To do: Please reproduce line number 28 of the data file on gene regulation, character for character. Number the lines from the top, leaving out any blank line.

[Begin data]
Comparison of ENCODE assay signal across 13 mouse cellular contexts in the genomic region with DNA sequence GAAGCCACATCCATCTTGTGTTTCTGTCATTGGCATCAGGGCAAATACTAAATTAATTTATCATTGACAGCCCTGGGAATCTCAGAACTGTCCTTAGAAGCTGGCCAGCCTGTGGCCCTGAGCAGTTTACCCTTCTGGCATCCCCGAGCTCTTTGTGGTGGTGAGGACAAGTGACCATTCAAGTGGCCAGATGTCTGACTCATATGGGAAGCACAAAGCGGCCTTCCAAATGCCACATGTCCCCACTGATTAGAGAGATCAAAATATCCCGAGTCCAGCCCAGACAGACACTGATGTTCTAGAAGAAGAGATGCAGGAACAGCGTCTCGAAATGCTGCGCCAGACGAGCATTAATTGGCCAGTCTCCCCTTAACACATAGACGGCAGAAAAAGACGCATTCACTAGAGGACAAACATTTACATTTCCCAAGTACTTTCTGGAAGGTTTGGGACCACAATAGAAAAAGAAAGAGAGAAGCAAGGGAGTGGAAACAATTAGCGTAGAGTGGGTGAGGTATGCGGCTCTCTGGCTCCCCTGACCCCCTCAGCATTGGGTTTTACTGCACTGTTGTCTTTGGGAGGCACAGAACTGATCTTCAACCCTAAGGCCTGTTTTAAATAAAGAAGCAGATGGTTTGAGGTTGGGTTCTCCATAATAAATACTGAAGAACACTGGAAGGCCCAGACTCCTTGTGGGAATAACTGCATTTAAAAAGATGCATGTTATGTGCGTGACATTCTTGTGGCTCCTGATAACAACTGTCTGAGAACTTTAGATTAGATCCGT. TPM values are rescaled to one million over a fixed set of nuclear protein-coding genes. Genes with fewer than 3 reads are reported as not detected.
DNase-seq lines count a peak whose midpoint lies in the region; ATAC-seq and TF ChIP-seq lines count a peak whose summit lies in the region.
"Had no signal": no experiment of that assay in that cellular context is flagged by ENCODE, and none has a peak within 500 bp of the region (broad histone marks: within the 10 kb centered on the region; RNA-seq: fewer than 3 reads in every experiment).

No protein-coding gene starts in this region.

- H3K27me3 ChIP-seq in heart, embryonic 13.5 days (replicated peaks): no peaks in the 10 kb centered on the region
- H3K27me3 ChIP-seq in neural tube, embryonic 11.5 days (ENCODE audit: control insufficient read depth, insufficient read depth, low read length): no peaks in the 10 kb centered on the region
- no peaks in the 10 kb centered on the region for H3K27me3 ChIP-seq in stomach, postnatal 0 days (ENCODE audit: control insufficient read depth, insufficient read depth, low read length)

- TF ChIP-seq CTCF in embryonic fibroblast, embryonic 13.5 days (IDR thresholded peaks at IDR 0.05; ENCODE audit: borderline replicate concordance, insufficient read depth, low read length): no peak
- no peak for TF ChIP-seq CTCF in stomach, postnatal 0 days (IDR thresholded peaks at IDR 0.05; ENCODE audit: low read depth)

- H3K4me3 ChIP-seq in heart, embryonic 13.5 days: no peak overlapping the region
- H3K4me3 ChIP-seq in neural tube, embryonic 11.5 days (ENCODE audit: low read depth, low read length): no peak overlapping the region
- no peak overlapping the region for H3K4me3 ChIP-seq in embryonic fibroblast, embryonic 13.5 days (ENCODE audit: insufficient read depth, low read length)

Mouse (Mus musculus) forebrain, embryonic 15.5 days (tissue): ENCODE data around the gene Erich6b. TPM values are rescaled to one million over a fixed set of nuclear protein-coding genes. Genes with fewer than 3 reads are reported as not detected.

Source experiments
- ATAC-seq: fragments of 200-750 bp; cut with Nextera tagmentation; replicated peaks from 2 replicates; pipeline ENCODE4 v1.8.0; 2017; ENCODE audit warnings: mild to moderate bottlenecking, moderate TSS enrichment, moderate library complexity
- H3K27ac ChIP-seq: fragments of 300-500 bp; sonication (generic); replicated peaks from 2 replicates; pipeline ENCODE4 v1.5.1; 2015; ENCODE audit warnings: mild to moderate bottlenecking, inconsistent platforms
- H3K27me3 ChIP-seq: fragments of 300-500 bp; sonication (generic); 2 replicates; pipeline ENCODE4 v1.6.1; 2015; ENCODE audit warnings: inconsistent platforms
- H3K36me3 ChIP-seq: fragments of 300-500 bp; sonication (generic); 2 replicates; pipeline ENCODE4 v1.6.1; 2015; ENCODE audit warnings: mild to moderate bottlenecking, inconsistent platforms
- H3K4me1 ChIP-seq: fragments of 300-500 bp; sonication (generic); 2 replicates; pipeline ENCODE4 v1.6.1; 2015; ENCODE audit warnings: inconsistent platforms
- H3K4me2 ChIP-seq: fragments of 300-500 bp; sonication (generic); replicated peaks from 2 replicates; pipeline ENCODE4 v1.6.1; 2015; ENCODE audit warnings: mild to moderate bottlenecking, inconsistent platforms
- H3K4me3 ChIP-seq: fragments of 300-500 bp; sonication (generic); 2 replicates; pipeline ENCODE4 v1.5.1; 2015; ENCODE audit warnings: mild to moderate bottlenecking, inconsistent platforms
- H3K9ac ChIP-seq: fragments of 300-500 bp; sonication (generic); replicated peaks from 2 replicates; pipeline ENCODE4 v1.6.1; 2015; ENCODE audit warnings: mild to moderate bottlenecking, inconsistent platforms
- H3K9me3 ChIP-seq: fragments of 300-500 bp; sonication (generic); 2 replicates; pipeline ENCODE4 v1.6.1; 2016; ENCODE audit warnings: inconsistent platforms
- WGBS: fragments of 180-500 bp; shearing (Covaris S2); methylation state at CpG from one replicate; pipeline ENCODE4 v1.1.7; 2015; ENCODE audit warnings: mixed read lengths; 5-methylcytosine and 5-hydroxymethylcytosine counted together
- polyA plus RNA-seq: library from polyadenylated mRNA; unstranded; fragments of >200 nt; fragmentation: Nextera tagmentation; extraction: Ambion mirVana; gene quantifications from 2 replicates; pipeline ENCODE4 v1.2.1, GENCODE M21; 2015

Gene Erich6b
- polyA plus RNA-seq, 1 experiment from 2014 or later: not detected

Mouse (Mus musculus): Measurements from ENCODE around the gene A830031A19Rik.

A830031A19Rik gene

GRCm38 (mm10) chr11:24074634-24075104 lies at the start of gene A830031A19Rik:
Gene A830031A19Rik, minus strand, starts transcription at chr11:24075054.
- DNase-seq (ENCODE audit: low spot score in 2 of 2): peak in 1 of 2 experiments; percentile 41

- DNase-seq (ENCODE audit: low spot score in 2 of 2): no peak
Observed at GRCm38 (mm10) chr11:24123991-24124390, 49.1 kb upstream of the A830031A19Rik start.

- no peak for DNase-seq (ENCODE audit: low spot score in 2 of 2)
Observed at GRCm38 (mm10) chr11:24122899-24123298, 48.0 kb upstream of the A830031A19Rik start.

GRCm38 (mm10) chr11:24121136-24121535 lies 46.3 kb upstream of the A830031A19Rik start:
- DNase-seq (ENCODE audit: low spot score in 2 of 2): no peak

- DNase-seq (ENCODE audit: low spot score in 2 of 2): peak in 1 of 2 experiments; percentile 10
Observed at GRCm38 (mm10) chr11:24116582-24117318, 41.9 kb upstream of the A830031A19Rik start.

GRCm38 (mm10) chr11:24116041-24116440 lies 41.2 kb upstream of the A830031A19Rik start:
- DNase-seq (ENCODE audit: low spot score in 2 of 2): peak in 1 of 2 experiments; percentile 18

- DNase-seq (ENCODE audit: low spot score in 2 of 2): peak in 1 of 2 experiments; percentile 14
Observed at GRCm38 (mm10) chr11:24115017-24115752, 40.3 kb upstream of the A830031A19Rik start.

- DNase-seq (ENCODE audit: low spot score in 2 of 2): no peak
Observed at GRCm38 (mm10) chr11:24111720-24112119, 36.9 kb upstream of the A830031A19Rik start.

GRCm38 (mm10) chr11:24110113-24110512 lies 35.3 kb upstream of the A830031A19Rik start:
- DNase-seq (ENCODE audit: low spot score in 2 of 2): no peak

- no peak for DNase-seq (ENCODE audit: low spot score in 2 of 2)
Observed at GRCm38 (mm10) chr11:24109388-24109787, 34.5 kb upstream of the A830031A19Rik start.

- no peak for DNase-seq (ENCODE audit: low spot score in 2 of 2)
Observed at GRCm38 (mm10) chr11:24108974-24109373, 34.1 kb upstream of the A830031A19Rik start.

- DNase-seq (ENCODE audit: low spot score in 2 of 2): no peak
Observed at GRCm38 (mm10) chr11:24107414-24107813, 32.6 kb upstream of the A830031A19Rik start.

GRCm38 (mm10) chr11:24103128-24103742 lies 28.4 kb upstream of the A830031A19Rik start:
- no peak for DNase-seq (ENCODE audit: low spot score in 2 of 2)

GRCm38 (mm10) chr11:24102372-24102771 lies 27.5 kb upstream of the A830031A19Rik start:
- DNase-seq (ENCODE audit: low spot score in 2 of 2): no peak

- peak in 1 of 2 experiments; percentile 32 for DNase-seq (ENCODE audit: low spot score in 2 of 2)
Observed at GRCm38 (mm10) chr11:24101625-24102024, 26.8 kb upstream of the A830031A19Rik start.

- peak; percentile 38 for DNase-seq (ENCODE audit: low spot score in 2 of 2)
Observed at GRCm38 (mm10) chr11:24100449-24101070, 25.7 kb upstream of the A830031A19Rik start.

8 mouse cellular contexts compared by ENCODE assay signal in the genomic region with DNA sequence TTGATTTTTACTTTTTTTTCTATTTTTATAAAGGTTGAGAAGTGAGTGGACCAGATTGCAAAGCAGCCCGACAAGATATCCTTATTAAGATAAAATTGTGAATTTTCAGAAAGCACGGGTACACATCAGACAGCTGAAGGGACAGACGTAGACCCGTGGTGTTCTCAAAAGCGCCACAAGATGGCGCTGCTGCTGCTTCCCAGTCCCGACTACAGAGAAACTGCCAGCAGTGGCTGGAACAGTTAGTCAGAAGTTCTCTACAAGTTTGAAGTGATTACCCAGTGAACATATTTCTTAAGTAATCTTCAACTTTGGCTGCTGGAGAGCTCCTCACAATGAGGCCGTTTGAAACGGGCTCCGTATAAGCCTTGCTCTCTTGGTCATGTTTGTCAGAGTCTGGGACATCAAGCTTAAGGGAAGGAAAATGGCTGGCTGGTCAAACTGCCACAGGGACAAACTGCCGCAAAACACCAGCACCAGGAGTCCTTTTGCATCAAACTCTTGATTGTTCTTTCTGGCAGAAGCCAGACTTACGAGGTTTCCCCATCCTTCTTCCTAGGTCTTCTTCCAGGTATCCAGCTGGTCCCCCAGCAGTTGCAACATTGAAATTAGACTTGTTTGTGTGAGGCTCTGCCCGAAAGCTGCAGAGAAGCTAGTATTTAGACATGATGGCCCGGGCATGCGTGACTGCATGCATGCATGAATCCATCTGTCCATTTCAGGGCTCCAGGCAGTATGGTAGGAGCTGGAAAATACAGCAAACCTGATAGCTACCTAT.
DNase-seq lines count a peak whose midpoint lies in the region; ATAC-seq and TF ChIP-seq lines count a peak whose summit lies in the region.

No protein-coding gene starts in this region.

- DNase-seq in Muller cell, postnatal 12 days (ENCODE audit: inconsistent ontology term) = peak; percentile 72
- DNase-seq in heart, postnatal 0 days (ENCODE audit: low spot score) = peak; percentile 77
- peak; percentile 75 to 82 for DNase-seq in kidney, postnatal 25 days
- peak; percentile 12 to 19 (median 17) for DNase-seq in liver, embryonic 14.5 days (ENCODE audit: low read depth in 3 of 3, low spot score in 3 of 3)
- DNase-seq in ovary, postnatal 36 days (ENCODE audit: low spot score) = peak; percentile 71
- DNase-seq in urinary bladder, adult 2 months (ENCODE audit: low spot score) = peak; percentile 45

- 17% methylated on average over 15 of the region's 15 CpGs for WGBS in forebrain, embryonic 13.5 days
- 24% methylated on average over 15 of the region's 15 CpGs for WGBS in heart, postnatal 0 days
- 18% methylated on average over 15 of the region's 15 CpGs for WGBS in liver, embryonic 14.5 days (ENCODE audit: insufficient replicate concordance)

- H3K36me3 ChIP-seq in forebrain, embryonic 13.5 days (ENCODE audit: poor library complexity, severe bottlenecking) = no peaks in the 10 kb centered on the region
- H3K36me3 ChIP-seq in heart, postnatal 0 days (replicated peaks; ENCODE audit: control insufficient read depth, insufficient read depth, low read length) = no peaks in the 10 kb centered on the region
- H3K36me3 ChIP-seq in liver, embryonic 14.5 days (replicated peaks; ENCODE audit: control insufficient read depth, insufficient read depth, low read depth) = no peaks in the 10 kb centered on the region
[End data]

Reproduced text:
Mouse (Mus musculus): Measurements from ENCODE around the gene A830031A19Rik.